user-defined iterator

This is a discussion on user-defined iterator within the C++ Programming forums, part of the General Programming Boards category; /usr/include/c++/3.2/bits/stl_iterator.h: In constructor `__gnu_cxx::__normal_iterator<_Iterator, _Container>::__normal_iterator(const __gnu_cxx::__normal_iterator<_Iter, _Container>&) [with _Iter = Expression* const*, _Iterator = Expression**, _Container = std::vector<Expression*, std::allocator<Expression*> >]': ...

  1. #1
    Just because ygfperson's Avatar
    Join Date
    Jan 2002
    Posts
    2,493

    user-defined iterator

    /usr/include/c++/3.2/bits/stl_iterator.h: In constructor
    `__gnu_cxx::__normal_iterator<_Iterator,
    _Container>::__normal_iterator(const __gnu_cxx::__normal_iterator<_Iter,
    _Container>&) [with _Iter = Expression* const*, _Iterator = Expression**,
    _Container = std::vector<Expression*, std::allocator<Expression*> >]':
    set.hpp:184: instantiated from `Set<T>::iterator Set<T>::begin() const [with T = Expression]'
    expression.cpp:99: instantiated from here
    /usr/include/c++/3.2/bits/stl_iterator.h:589: invalid conversion from `
    Expression* const* const' to `Expression**'

    Line 99 is j = n.begin()
    expression.cpp:
    Code:
    void Expression::substitute(const Set<Expression>& exp, const Set<Variable_Plain>& var) {
      Set<Variable_Plain>::iterator i;
      Set<Expression>::iterator j;
      Set<Expression> n(exp);
      Set<Variable_Plain> v(var);
      for (i = v.begin(),
    	 j = n.begin();
           (i != v.end())
    	 && (j != n.end());
           ++i,++j) {
        //    std::cerr << "beg"<<std::endl;
        Factor_Expression f_e(*j);
        Variable vv(*i);
        algo::for_each(terms.begin(),terms.end(),&Expression::sub_substitute,this,f_e,vv);
        //    std::cerr << "end"<<std::endl;
      }
      //  std::cerr << "end substitute" << std::endl;
    }
    set.hpp
    line 184: is "i.it = (members.begin());"
    Code:
    template<typename T>
    class Set {
    //...
      class iterator {
        public:
          typename std::vector<T*>::iterator it;
        public:
          //iterator(const typename std::vector<T*>::iterator& i) : it(i) {}
          T& operator*() const {
            return **it;
          }
          T operator++() {
            ++it;
            return **this;
          }
          T& operator++(int)  {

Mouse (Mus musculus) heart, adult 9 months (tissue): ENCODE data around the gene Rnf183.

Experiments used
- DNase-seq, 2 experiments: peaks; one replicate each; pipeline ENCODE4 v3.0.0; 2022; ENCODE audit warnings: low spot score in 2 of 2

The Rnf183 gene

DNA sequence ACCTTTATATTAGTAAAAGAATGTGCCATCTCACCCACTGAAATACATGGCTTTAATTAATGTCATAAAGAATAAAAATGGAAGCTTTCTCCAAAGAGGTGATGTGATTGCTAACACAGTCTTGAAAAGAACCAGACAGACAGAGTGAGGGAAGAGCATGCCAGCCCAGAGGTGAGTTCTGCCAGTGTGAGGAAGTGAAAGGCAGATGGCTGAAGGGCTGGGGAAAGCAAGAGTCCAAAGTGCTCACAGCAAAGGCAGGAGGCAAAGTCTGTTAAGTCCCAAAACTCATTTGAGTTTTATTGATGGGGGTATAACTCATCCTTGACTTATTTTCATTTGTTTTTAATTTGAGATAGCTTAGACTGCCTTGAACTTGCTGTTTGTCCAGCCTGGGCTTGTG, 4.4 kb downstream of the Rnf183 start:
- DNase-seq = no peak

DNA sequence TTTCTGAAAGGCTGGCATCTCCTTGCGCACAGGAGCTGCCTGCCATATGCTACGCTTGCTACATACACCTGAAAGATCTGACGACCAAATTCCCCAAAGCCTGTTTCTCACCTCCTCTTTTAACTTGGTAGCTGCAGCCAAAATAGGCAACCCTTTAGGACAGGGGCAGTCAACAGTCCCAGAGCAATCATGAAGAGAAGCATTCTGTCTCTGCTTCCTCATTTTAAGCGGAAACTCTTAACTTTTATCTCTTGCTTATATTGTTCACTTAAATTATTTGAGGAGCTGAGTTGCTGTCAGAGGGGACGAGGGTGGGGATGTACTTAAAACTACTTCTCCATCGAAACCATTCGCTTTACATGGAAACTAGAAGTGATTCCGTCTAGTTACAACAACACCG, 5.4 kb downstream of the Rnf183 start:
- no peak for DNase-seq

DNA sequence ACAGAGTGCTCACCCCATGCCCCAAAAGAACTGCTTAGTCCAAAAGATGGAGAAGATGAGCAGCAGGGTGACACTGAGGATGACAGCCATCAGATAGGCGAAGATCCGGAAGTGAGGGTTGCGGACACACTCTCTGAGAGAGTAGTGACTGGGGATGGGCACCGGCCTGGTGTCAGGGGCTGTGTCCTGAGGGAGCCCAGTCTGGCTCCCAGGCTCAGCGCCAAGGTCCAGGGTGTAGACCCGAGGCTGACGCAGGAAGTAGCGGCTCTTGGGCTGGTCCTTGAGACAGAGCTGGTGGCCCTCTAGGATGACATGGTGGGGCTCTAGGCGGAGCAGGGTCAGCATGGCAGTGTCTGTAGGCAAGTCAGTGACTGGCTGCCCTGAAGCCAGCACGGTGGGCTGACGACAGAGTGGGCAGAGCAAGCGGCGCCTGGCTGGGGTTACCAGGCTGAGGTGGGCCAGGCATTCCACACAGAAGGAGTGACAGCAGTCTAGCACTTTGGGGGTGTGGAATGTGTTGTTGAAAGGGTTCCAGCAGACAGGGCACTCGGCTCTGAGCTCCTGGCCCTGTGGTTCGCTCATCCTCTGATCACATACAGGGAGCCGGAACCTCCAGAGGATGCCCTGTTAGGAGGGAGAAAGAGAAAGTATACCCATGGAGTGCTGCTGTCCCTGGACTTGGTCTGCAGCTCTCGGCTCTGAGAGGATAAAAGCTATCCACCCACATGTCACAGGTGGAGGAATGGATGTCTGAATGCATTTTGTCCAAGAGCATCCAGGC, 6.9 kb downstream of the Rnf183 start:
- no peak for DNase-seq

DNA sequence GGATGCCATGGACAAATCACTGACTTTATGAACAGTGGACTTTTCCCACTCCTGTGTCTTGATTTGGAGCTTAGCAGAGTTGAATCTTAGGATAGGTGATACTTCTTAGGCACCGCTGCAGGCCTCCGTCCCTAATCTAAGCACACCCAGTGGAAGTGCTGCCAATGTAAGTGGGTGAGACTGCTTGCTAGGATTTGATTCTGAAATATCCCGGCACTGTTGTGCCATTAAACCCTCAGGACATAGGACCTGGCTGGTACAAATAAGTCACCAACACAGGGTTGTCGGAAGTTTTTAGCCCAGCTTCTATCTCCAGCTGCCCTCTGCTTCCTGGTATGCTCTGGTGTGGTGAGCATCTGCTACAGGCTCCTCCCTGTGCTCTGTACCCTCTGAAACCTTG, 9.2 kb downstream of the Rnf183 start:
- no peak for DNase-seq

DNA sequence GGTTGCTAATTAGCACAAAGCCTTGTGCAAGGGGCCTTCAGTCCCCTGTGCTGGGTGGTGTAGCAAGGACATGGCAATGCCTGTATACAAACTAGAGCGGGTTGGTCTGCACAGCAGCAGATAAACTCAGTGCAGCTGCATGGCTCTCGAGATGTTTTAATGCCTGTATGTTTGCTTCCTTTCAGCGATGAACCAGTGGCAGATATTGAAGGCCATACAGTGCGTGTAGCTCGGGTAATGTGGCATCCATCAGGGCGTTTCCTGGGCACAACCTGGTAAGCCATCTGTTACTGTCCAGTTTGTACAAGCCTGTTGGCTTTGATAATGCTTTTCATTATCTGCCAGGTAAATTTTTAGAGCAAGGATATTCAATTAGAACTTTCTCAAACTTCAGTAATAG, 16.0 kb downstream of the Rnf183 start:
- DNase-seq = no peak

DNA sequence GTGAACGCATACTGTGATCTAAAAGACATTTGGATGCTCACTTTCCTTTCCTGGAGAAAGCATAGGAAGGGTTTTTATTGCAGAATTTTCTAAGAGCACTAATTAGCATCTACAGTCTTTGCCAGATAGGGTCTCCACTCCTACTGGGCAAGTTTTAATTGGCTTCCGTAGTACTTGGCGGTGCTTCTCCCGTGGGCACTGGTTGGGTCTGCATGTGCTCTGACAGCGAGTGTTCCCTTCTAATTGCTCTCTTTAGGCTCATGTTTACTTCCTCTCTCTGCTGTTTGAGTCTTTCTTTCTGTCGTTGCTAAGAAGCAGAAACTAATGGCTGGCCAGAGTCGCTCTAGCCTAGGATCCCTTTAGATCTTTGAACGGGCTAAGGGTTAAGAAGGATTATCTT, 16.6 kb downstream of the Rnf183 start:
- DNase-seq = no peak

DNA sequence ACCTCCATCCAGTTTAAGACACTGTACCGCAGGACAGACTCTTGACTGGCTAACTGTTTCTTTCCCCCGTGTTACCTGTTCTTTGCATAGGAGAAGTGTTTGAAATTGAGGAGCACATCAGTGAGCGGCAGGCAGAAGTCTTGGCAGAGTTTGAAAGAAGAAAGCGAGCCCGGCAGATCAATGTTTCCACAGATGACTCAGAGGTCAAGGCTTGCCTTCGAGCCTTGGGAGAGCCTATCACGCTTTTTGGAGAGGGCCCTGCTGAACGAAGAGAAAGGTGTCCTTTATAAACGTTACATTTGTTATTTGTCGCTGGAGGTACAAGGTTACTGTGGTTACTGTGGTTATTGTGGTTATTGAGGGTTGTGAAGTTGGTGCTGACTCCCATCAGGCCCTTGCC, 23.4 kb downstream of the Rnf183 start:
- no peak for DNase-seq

it++;
            return **this;
          }
          T operator--() {
            --it;
            return **this;
          }
          T& operator--(int) {
            it--;
            return **this;
          }
          iterator operator+(int x) const {
            iterator i(it);
            for (int n=0;n<x;++n)
    	  ++i;
            return i;
          }
          const bool operator==(const iterator& i) const {
            return (it == i.it);
          }
          const bool operator!=(const iterator& i) const {
            return !(*this == i);
          }
          iterator operator-(int x) const {
            iterator i(it);
            for (int n=0;n<x;++n)
    	  --i;
            return i;
          }
        };
    //...
      iterator begin() const {
        iterator i;
        i.it = (members.begin());
        return i;
      }
      iterator end() const {
        iterator i;
        i.it = (members.end());
        return i;
      }
    };
    My question is... why is it giving me that error?
    invalid conversion from Expression* const* const to Expression**
    Wouldn't it cast itself implicitly?

  2. #2
    Toaster Zach L.'s Avatar
    Join Date
    Aug 2001
    Posts
    2,686
    Oddly enough, I've dealt with almost identical errors at work lately, and they truly are a pain to debug. The problem (most likely) is this:

    Your iterator class is allowed to modify the data it is pointing to. Your begin() function, however, is const. Hence, an internal contradiction (which naturally produces the most undecipherable error message).

    As a solution, I'd provide a non-const version of begin and end for your set.

    Hope this solves it for you.

    Cheers
    The word rap as it applies to music is the result of a peculiar phonological rule which has stripped the word of its initial voiceless velar stop.

  3. #3
    Just because ygfperson's Avatar
    Join Date
    Jan 2002
    Posts
    2,493
    Thanks, I'll try it out tomorrow

    I'm suprised someone actually understood my problem...

Popular pages Recent additions subscribe to a feed

Similar Threads

  1. Polynomials and ADT's
    By Emeighty in forum C++ Programming
    Replies: 20
    Last Post: 08-19-2008, 08:32 AM
  2. User defined 2-D array problem
    By Turtal in forum C Programming
    Replies: 5
    Last Post: 12-15-2007, 12:23 AM
  3. Stl lists and user defined types
    By figa in forum C++ Programming
    Replies: 8
    Last Post: 03-28-2005, 11:09 AM
  4. Help! User defined functions
    By AdrenalinFlow in forum C Programming
    Replies: 3
    Last Post: 02-22-2003, 06:36 PM
  5. User Defined save file (help)
    By Unregistered in forum C++ Programming
    Replies: 9
    Last Post: 04-16-2002, 11:13 PM

1 2 3 4 5 6 7 8 9 10 11 12 13 14 15 16 17 18 19 20 21